Leader of Lebanon’s tiny Jewish community dies at 80

Isaac Arazi oversaw restoration of Beirut synagogue in 2010, but never realized hoped-for revival of community, with just some 30 Jews remaining from pre-civil war size of 22,000

A general view shows the Jewish cemetery in the Sodeco district of the Lebanese capital Beirut on August 24, 2010. (JOSEPH EID / AFP)
A general view shows the Jewish cemetery in the Sodeco district of the Lebanese capital Beirut on August 24, 2010. (JOSEPH EID / AFP)

BEIRUT, Lebanon — The former president of Lebanon’s tiny Jewish community, who had pushed for the rehabilitation of Beirut’s abandoned synagogue, has died, his family and the community’s lawyer told AFP on Wednesday.

Isaac Arazi, 80, who headed the Lebanese Jewish Community Council, “died on Tuesday and was buried the same day,” lawyer Bassem el-Hout said.

Jews have been living in Lebanon for 2,000 years but their numbers shrank from some 22,000 before the 1975-1990 civil war to around 30 today, according to Hout.

They left steadily for the United States, Brazil and Europe after the State of Israel was established in 1948, “but they are still attached to Lebanon and many come back regularly,” Hout added.

Arazi’s family published an obituary in a Lebanese newspaper describing him as the driving force behind the reconstruction of the Maghen Abraham synagogue in central Beirut, one of the largest and most ornate in the Arab world.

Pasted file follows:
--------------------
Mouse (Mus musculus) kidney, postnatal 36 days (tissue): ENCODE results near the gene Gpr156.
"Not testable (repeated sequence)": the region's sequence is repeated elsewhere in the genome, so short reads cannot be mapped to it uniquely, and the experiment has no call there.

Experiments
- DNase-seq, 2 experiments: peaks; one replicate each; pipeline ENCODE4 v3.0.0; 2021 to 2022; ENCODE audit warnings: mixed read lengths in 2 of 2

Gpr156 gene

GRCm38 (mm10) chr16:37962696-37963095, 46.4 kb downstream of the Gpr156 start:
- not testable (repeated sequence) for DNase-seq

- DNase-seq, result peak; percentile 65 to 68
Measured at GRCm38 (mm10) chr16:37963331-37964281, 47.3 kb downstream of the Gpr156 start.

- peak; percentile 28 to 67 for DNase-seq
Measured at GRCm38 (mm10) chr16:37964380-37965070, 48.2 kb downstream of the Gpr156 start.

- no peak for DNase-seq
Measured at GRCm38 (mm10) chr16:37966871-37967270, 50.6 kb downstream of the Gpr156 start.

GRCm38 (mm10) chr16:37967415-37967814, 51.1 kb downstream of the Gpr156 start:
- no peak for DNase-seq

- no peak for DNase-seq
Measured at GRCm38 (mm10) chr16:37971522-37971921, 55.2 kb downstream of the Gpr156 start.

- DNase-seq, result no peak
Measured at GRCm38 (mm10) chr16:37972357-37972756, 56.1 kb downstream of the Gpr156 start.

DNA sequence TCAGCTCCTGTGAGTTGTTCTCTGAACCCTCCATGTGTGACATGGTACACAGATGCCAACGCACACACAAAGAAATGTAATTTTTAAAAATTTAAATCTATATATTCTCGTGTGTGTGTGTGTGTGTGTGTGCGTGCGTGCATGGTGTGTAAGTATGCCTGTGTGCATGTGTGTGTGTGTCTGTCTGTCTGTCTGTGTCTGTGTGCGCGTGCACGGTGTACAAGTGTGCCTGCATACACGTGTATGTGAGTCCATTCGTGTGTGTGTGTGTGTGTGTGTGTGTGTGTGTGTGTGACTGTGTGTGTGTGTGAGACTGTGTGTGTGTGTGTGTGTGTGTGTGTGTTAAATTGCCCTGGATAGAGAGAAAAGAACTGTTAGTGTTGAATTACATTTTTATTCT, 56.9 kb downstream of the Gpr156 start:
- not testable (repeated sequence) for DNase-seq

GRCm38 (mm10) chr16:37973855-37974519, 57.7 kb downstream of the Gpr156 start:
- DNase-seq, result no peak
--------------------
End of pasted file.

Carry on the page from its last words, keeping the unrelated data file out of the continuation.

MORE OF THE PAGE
The Jewish council that Arazi headed had helped fund the project through donations.

In 2009, Arazi told AFP he was “ecstatic” about renovating the synagogue, which opened to worshipers in 1926, and expressed hope that the endeavor would “ensure that the community grows once again.”

However, communal life didn’t return after the 2010 renovation and prayers aren’t held at the synagogue on Shabbat.

A worker is seen in front of Beirut's Magen Abraham synagogue (photo credit: AP Photo/Bilal Hussein)
A worker is seen in front of Beirut’s Maghen Abraham synagogue. (AP Photo/Bilal Hussein)

The synagogue sustained minor damage in August 2020, when a catastrophic explosion at the Beirut port killed over 200 and wounded thousands, while leaving large parts of the Lebanese capital devastated. It was later renovated to repair the damage.

The synagogue’s last rabbi fled the country in 1977 as Lebanese Jews left in droves.

Renovations continue of our blessed and sea Synagogue in Beirut –

Posted by Lebanese Jewish Community Council on Tuesday, November 17, 2020

Nagi Georges Zeidan, an expert on Lebanon’s tiny Jewish community, told Lebanese TV in 2020 that “since they kidnapped nine Jews in 1985, executed them and their burial place isn’t known, every Jew in Lebanon began to fear for their fate. That’s the truth.”

A handful of buildings that were once synagogues still stand in Lebanon, including one in the northern city of Tripoli and another in the southern city of Sidon.

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